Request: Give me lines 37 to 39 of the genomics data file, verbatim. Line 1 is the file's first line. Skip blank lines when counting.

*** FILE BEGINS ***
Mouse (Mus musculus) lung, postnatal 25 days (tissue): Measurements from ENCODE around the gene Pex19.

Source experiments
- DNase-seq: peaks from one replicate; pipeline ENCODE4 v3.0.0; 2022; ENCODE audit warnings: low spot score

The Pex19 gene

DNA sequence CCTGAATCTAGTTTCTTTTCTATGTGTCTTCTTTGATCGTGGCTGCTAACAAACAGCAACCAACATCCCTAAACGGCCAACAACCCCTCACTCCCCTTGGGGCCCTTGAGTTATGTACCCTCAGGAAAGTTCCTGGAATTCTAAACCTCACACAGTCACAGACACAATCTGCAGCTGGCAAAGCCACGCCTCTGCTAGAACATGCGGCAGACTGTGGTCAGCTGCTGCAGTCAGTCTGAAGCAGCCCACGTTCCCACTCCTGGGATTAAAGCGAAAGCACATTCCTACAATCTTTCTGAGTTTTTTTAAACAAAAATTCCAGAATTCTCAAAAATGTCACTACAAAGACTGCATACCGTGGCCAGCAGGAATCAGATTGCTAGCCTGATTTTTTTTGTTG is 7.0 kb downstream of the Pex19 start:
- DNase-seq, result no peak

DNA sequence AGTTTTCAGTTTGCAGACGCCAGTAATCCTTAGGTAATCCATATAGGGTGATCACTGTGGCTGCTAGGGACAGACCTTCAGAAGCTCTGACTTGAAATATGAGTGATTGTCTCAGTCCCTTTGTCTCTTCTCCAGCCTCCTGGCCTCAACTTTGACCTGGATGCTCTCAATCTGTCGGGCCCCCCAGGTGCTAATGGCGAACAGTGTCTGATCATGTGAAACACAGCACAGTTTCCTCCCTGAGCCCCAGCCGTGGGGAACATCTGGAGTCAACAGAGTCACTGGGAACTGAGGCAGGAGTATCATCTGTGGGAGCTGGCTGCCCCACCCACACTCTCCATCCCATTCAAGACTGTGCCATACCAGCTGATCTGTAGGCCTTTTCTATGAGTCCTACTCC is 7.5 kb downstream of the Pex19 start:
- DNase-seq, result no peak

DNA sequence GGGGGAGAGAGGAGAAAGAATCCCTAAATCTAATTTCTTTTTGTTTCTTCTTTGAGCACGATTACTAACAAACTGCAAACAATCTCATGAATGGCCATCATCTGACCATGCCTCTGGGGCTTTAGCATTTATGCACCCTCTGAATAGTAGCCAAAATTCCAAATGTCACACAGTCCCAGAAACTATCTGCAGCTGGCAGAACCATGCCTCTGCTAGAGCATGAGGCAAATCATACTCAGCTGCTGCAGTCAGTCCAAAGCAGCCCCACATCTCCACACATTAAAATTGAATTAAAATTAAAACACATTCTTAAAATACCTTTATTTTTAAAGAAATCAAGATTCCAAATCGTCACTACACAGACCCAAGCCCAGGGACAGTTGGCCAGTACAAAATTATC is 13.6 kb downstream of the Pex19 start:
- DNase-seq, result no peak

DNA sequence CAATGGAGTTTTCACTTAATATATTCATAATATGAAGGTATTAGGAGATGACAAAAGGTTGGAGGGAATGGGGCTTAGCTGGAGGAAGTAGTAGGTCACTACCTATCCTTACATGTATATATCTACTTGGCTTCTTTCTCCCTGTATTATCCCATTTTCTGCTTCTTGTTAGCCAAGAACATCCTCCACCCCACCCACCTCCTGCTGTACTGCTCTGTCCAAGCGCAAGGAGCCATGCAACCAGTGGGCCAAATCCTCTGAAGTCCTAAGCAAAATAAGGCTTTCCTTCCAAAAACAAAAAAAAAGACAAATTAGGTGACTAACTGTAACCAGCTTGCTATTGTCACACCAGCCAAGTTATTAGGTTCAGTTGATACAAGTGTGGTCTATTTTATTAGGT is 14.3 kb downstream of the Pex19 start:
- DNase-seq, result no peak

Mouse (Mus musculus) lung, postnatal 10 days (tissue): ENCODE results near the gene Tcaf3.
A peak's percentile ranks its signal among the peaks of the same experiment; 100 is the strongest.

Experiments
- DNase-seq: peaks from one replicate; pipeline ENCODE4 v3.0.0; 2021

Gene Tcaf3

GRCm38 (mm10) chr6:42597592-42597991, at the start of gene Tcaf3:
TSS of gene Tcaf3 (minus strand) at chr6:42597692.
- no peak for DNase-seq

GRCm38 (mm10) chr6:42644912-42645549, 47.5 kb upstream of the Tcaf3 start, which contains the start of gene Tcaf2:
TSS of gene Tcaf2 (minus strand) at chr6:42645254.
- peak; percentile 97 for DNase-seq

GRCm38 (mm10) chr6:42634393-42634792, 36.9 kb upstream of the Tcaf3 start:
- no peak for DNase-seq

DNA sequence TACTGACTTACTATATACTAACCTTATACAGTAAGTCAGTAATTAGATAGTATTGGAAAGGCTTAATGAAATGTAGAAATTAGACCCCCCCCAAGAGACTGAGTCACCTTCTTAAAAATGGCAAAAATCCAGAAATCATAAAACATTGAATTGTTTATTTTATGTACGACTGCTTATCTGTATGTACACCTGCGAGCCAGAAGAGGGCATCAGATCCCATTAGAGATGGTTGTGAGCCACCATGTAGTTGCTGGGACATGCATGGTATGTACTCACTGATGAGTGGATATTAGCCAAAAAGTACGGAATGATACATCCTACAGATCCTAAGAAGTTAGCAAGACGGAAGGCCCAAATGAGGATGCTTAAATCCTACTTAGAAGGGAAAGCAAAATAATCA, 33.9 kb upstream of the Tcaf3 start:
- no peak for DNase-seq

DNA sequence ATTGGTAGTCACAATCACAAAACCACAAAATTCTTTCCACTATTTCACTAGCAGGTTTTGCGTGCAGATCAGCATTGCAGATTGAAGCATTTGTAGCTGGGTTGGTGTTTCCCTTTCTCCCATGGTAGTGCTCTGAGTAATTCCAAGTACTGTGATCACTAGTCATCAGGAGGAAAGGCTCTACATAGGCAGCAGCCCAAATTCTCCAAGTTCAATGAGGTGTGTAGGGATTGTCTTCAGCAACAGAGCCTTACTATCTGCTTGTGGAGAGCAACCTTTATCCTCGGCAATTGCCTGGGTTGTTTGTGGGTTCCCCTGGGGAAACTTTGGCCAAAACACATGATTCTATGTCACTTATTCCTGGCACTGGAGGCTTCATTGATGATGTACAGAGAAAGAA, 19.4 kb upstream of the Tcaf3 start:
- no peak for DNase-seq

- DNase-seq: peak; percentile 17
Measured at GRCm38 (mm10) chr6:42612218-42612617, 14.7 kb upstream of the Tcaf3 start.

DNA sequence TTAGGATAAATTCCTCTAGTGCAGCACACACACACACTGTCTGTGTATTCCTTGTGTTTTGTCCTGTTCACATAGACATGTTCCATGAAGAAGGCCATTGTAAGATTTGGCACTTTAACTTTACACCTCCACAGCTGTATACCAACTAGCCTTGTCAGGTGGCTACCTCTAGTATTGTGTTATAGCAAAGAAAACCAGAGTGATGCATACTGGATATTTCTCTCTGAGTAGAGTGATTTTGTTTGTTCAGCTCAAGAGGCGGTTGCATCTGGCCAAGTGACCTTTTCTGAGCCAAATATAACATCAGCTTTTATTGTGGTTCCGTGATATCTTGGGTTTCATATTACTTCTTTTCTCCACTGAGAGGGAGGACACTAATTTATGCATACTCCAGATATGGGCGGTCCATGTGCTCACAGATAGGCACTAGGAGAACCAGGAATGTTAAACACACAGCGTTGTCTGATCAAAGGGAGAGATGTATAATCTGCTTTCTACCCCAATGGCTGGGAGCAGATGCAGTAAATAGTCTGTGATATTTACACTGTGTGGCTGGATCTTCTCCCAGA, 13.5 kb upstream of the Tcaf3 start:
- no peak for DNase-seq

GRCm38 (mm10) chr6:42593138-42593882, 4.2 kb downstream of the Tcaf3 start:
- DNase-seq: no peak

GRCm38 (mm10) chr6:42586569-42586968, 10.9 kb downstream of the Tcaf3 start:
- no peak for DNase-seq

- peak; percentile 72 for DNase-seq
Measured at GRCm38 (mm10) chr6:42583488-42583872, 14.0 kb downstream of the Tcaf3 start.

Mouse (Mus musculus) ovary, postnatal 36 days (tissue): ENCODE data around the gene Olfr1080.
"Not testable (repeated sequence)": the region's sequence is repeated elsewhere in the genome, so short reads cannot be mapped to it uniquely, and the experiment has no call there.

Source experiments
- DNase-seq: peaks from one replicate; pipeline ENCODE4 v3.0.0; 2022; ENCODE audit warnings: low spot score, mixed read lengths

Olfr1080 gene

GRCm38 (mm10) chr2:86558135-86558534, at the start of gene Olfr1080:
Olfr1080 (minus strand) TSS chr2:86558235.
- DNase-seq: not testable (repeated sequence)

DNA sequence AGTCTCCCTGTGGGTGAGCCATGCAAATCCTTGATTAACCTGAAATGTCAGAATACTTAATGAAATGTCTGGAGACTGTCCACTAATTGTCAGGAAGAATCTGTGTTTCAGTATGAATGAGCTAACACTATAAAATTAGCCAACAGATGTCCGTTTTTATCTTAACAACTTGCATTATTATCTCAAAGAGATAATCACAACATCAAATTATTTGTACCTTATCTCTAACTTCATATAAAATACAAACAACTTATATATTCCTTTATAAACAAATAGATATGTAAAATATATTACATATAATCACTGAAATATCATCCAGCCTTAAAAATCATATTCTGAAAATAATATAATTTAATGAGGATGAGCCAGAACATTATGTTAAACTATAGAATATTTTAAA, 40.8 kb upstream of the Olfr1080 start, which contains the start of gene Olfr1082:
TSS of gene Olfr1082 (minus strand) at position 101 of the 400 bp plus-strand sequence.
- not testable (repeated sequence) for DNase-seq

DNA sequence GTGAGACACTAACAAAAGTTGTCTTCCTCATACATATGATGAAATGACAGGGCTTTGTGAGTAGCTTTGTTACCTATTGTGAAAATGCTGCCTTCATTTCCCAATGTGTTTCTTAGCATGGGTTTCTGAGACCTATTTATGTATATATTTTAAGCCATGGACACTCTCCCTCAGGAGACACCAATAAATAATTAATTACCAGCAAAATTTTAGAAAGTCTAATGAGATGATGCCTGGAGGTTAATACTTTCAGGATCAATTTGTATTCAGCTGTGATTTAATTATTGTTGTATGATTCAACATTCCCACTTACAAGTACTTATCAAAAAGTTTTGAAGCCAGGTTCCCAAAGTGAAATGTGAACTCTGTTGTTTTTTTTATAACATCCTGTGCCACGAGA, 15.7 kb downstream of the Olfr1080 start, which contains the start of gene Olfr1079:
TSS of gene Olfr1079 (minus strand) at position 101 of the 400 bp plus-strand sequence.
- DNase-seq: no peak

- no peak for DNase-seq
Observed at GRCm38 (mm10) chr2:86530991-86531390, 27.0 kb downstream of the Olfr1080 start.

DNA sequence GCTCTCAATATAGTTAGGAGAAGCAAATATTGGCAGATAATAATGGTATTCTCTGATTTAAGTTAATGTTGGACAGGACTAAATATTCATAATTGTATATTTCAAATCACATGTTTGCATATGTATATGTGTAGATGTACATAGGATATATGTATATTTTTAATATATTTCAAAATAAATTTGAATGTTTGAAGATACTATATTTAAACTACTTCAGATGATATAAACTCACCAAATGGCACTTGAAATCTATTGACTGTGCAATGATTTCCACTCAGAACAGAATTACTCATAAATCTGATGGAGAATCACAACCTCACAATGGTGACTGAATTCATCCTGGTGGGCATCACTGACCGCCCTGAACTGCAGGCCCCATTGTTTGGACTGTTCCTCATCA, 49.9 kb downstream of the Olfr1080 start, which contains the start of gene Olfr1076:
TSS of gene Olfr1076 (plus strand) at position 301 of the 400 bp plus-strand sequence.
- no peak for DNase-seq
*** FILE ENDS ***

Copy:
- no peak for DNase-seq

- peak; percentile 72 for DNase-seq
Measured at GRCm38 (mm10) chr6:42583488-42583872, 14.0 kb downstream of the Tcaf3 start.